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The Symptoms of a Low Compression Scooter

by Mike Southern

Many problems can cause low compression in your scooter's motor. Some of them are internal -- like bad rings -- and can only be found by disassembling the motor. Others are visible from outside the motor -- like a loose spark plug -- and can be found by simply giving it a good physical inspection. But all of these problems leave a few telltale signs that something is wrong and that low compression may be the cause.

Motor Will Not Start

Sometimes the compression falls so low that the motor simply will not start. This symptom does not automatically mean that low compression is the culprit. The problem could be something as simple as an empty gas tank or a spark plug wire that has become disconnected. When faced with any symptom, it is best to eliminate all of the simplest possible causes first before assuming the worst. It also matters whether the motor makes any effort to start; obviously, a completely dead motor has a potentially worse problem -- such as seized parts inside the motor -- than one that tries to crank. If a compression problem is keeping your scooter from starting, it could be a very expensive repair.

Motor Runs Rough

It is also possible that the motor will start, but you have to crank the motor repeatedly and you cannot predict when it will finally start, if at all. Once the motor starts, it runs unevenly. You "give it the gas" but it does not rev smoothly. While low compression can often be an expensive problem, the fact that the motor runs is encouraging. Compression is best tested while the motor is warm and running, so a possible compression problem is likely to be less serious -- still expensive perhaps, but maybe less than a complete engine rebuild. The problem is more likely to be something simple like a gasket that has gone bad when the motor can run.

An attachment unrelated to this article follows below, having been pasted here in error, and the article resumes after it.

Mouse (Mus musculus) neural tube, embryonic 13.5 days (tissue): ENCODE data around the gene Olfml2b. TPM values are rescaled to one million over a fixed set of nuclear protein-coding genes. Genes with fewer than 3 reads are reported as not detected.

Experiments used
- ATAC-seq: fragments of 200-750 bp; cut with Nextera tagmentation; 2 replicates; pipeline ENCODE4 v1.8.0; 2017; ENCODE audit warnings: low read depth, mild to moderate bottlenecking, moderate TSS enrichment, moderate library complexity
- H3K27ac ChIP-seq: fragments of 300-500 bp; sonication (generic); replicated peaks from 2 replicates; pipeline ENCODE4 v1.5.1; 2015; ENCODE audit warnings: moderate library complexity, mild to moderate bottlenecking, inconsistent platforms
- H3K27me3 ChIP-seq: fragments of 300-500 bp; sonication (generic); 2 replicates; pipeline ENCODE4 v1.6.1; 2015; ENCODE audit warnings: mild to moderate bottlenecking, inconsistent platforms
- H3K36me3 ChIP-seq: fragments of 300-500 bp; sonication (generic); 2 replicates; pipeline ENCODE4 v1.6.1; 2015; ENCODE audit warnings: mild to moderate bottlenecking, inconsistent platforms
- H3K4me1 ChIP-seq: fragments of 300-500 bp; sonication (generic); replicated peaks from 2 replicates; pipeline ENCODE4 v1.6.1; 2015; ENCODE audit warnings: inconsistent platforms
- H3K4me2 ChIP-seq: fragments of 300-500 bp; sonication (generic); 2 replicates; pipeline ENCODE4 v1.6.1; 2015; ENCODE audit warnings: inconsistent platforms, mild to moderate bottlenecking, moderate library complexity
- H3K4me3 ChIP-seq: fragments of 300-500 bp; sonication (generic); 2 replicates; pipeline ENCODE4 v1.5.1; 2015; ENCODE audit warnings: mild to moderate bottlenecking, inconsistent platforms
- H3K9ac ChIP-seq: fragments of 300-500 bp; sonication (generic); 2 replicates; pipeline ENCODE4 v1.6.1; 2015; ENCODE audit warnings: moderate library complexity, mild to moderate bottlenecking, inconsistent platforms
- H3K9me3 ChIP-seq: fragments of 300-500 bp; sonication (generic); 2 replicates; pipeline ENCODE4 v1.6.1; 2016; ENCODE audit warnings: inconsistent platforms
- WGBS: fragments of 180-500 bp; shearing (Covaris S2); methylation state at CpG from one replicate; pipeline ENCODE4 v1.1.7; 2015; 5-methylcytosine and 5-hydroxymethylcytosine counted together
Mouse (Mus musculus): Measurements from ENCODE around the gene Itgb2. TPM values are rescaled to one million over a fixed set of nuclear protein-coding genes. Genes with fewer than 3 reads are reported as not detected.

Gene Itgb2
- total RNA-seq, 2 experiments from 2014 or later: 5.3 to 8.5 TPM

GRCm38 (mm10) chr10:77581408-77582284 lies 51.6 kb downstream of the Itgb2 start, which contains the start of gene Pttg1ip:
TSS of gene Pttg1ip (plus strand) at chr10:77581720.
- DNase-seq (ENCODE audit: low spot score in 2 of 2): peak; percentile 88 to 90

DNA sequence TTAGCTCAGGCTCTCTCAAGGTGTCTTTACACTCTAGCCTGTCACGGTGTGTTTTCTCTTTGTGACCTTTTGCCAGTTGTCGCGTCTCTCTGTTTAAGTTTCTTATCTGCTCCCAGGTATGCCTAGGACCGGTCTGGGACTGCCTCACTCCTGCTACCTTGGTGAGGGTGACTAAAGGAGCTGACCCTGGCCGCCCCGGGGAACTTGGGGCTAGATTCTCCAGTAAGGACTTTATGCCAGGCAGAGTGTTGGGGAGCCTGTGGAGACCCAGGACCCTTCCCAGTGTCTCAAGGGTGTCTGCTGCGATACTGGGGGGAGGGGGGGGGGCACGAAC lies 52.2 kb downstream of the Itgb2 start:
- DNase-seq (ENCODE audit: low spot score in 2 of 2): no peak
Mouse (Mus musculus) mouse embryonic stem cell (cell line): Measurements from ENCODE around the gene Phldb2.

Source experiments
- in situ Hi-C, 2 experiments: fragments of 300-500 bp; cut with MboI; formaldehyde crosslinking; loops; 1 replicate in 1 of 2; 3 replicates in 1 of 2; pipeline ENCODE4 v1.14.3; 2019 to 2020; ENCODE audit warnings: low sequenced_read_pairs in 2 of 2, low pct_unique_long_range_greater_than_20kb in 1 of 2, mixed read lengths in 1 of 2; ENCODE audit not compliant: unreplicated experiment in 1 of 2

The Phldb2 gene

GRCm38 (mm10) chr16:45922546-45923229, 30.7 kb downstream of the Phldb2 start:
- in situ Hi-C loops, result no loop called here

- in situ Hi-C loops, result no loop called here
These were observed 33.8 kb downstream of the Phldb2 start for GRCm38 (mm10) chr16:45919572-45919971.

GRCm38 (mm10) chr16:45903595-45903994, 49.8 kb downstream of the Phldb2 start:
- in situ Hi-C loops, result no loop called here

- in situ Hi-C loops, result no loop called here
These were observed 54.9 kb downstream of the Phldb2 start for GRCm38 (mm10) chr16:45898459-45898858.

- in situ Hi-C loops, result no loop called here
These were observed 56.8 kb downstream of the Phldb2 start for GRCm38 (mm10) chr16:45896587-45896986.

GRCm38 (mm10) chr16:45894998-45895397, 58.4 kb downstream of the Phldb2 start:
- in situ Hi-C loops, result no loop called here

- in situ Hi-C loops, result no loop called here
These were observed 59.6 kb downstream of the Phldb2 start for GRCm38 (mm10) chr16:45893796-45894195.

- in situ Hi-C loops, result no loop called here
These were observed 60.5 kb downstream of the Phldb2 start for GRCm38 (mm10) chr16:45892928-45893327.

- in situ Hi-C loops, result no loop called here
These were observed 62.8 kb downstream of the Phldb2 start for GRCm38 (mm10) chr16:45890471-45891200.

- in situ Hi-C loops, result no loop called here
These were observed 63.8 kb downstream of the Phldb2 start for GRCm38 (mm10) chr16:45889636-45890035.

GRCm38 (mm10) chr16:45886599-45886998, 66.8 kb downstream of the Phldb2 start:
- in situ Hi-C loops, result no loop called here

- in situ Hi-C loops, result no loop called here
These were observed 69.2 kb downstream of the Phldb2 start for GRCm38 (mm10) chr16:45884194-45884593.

Motor Has No Power

Your scooter may start and even idle reasonably well, but once you start to accelerate, all bets are off. Sometimes it accelerates slowly, struggling to get up to speed; at other times it may start well enough but quickly lose power and slow to a crawl. Hill-climbing may become impossible; you may even have to help your scooter on mild inclines. While this is a frequent symptom of compression problems, it may also be a symptom of clutch or chain problems. Again, it is best to check these simpler (and potentially less expensive) problems before assuming you have low compression.

Burning Oil

One of the most common traditional symptoms of low compression is the smell -- and possibly smoke -- of burning oil coming out of your exhaust. If this symptom shows up in conjunction with one of the other symptoms, a compression check is definitely in order.

About the Author

North Carolina native Mike Southern has been writing since 1979. He is the author of the instructional golf book "Ruthless Putting" and edited a collection of swashbuckling novels. Southern was trained in electronics at Forsyth Technical Community College and is also an occasional woodworker.

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